A decline in cycling interest post-war forced the company to refocus on automobile production, but a resurgence in the 1960s, as the bicycle transitioned from a transportation method to a leisure activity, created a new market for Peugeot’s pedal-powered products.

The company capitalised on this, producing road and race bikes that became world famous, and demonstrated their leadership in the world’s toughest (and Frenchiest) cycle race; the Tour de France, winning the event in ’75 and ’77.

This lovely 6-wide recreation of Peugeot’s 1970s Tour de France support car, complete with boot-mounted bicycles, comes from previous bloggee PalBenglat, who has captured both the ’70s Peugeot 504 and the vintage building style of LEGO at the time wonderfully.

Clever techniques and excellent presentation are evident throughout the build, and there’s more of the classic Peugeot to see at Pal’s photostream. Click the link above to put on your jersey and head into the French mountains c1975.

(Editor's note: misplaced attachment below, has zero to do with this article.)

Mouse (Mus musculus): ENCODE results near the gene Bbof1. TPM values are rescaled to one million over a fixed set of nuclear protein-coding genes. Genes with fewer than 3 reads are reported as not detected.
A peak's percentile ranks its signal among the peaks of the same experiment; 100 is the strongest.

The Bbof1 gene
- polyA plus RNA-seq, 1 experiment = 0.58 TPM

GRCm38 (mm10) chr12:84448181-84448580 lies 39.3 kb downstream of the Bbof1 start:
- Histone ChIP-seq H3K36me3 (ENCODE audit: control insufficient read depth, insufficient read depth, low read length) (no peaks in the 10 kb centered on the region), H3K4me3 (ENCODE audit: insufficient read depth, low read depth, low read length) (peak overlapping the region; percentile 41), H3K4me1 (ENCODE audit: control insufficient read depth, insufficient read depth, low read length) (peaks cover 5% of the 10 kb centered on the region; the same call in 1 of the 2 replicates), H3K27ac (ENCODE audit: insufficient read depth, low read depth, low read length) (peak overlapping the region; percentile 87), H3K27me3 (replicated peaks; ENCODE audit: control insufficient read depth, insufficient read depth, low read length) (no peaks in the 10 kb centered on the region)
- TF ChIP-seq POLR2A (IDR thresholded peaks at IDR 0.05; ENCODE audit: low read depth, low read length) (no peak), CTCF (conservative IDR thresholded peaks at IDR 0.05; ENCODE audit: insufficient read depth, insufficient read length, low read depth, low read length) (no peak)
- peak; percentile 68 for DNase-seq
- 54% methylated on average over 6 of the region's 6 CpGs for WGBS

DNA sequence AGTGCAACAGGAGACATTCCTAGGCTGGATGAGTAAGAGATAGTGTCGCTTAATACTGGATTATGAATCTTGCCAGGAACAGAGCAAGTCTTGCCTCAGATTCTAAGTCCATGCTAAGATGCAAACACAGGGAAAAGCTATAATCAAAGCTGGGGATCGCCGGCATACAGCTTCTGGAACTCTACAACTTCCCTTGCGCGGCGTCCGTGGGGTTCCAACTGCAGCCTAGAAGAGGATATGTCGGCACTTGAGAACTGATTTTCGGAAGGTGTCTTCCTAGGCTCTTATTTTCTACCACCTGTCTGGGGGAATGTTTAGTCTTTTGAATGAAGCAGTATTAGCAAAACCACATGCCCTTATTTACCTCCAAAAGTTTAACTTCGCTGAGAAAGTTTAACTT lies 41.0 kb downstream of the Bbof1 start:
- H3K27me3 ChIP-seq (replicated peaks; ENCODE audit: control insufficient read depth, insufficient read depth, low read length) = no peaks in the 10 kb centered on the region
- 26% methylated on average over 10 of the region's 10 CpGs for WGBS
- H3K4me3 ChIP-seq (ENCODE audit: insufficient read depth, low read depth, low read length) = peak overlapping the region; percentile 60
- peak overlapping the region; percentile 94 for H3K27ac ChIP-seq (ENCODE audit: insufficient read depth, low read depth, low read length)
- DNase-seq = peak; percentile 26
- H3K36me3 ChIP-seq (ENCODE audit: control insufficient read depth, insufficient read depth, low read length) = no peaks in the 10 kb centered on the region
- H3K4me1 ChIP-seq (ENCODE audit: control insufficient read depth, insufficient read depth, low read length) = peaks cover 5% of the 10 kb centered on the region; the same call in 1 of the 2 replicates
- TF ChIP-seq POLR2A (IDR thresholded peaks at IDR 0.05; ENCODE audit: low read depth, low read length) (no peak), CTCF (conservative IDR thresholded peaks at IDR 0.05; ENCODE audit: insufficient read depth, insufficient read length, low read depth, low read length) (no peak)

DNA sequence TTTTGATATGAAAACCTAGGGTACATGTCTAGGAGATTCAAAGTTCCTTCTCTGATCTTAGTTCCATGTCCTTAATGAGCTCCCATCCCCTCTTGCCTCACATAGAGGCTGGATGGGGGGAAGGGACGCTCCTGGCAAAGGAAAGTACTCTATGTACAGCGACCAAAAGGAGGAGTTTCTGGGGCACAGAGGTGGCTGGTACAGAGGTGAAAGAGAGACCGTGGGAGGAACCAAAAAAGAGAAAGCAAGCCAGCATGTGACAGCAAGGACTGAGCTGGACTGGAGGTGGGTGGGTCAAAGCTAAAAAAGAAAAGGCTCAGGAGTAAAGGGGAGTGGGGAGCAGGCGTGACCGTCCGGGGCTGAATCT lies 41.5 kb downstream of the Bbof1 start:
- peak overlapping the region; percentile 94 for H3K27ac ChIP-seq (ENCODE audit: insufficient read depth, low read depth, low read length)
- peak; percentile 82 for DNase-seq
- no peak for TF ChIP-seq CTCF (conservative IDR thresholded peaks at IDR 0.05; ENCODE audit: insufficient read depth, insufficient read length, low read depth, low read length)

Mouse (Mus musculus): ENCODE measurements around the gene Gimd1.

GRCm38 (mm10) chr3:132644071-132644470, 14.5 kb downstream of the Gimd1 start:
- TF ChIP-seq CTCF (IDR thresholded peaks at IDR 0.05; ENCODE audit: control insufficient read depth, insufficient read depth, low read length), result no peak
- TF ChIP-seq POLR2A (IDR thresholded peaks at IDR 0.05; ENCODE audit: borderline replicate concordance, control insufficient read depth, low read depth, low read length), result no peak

Snow Cone

Today’s ice-based erection is brought to you by Markus19840420, whose hefty rocket is rising skywards ready for launch.

A 6×6 transport rover sits underneath the frosty phallus, whilst two mini-figures watch the action from the sidelines, and you can join them at Markus’ photostream via the link above.

Barracuda Redux

The 6285 Black Seas Barracuda is probably one of the greatest LEGO sets ever released. Launched back in 1989 with just under a thousand pieces, 6285 is a high watermark for LEGO’s Pirates range that the company is yet to better. But that hasn’t stopped SuperSick.

Loosely based on the original set, SuperSick’s Black Seas Barracuda Redux adds a host of smooth techniques and piece upgrades, plus an additional twelve cannons, to create very possibly our favourite pirate ship ever. In fact, apart from the flags flying in the wrong direction (sailing basics SuperSick!), it could be the perfect ship.